This panorama was photographed on October, 1, 2006. The following is a transcript of the narration for this panorama location. To watch and listen to the narrated panorama, enter the project here at this location and then press the play button.
If you’re standing at this spot, gazing out into the depths of the Grand Canyon, you probably have just gotten off the shuttlebus that brought you here for the visitors center. If you were coming up the trail, and you’re like me, you’d be huffing and puffing and not looking back, happy to see the rim trailhead just a few yards away, and ready to get on the bus. But I like the guy in the blue shirt in this panorama. Just a switchback and a half down the South Kaibab Trail, and he has already found a fine vista point where he has paused, and is appreciating the immensity of the canyon.
I’ve stood at this spot many times, ready to head on down the hiker superhighway that is the South Kaibab Trail, but I do remember the first time I stood here, a canyon novice, ready to hike down into the canyon for the very first time. Plateau Point immediately caught my eye, its gray mass jutting out dramatically from the walls of the upper canyon, contrasting with the dark walls of the inner canyon beyond it, where the Colorado River flows hidden in its depths. And I saw the trail slashing across it out to its tip, just begging you to get out there and peer over its edge. I remember that that was the moment I first felt the true immensity of the canyon, and it probably was the moment that the canyon hooked me for good.
The South Kaibab trailhead is tucked away on the east side of Pipe Creek Canyon. The view here, spectacular as it is, is very constricted compared to what’s to come. But you can already see a bit of the massive walls on the far west side of Pipe Creek Canyon, with Mather Point, and its spectacular view back in this direction of the upper portions of the South Kaibab Trail, sitting on its rim. Below Mather Point, in those massive walls, you can already clearly see all the rock formations of the upper canyon.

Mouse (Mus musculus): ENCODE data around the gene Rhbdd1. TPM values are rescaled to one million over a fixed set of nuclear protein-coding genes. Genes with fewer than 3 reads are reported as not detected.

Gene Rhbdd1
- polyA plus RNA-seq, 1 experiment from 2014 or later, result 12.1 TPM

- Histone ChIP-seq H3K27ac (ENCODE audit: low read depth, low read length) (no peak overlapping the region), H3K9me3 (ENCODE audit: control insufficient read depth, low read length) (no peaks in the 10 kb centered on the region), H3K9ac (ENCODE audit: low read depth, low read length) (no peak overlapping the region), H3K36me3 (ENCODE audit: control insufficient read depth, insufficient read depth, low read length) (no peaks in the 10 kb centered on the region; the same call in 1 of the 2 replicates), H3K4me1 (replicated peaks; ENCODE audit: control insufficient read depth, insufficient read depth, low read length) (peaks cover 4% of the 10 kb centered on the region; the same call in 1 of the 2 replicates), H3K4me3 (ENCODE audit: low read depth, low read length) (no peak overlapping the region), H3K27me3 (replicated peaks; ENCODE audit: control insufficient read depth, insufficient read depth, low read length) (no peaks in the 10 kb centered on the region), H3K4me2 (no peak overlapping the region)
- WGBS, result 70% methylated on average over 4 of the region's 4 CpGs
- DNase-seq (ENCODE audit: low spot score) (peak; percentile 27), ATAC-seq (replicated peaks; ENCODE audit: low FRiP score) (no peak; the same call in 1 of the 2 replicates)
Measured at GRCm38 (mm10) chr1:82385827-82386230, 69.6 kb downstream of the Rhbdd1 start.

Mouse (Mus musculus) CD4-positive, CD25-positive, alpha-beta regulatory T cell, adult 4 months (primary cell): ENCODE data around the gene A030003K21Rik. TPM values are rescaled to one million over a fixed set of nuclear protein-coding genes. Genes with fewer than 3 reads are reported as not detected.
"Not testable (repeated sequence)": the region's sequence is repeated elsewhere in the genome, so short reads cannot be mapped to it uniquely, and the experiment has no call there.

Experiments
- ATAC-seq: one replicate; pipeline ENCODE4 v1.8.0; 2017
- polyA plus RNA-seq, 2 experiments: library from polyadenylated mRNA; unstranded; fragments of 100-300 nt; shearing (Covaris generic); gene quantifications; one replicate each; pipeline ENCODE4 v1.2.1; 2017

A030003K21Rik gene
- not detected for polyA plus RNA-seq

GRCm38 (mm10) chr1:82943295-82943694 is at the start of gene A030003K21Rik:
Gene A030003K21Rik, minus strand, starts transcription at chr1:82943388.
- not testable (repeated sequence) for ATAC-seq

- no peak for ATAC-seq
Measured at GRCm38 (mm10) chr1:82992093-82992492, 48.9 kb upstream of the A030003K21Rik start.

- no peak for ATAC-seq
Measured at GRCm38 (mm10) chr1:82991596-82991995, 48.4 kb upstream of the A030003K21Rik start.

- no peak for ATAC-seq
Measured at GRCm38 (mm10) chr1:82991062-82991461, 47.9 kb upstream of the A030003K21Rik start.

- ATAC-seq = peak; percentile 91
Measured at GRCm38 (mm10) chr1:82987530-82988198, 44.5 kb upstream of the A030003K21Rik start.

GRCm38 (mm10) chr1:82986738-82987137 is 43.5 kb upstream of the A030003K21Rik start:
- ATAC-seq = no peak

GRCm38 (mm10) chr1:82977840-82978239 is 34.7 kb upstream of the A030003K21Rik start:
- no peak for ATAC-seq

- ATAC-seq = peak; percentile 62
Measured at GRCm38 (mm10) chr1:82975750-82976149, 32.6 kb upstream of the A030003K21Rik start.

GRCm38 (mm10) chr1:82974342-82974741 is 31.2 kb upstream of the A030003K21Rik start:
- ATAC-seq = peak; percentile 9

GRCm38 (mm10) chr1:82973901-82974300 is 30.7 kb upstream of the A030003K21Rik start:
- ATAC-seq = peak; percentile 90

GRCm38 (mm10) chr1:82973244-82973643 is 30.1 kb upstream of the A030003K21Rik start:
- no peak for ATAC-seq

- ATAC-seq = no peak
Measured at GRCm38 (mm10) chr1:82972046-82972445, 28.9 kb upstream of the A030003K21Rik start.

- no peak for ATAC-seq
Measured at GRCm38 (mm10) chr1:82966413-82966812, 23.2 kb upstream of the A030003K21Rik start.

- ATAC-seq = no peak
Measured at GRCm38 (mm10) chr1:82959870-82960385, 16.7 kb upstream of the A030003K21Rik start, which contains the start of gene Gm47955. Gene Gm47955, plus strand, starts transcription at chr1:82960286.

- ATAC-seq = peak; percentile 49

Just a few more distant major canyon features are visible at this point. Point Sublime frames a portal of the western canyon along with Havasupai Point. The two of them are only 7 miles apart on a map, but they are 250 miles apart by road, including about 50 miles that require a rugged 4 wheel drive vehicle. From here they are both about 15 miles away as the crow flies. The whitish Redwall Limestone on the top of Cheops Pyramid stands out, but it is still only half visible. The really big views will have to wait for about a mile until you reach Ooh Aah Point.
What is visible here in your line of sight, but you won’t see unless you have very sharp eyes and look very carefully, is the Tonto Trail snaking its way across the gray expanse of the Tonto Platform. Here, so you can see it, I’ll mark the route of the trail for you, along with the string of panorama points along it. What you see here is just a small segment of the trail – it continues on west for some 70 more hiking miles from where it disappears around the corner.
From here we’ll head down the trail, but just a short distance, to our next panorama point still within the switchbacks and the top of the trail, where we will change seasons from fall to winter, and see just how the deep the snow can get.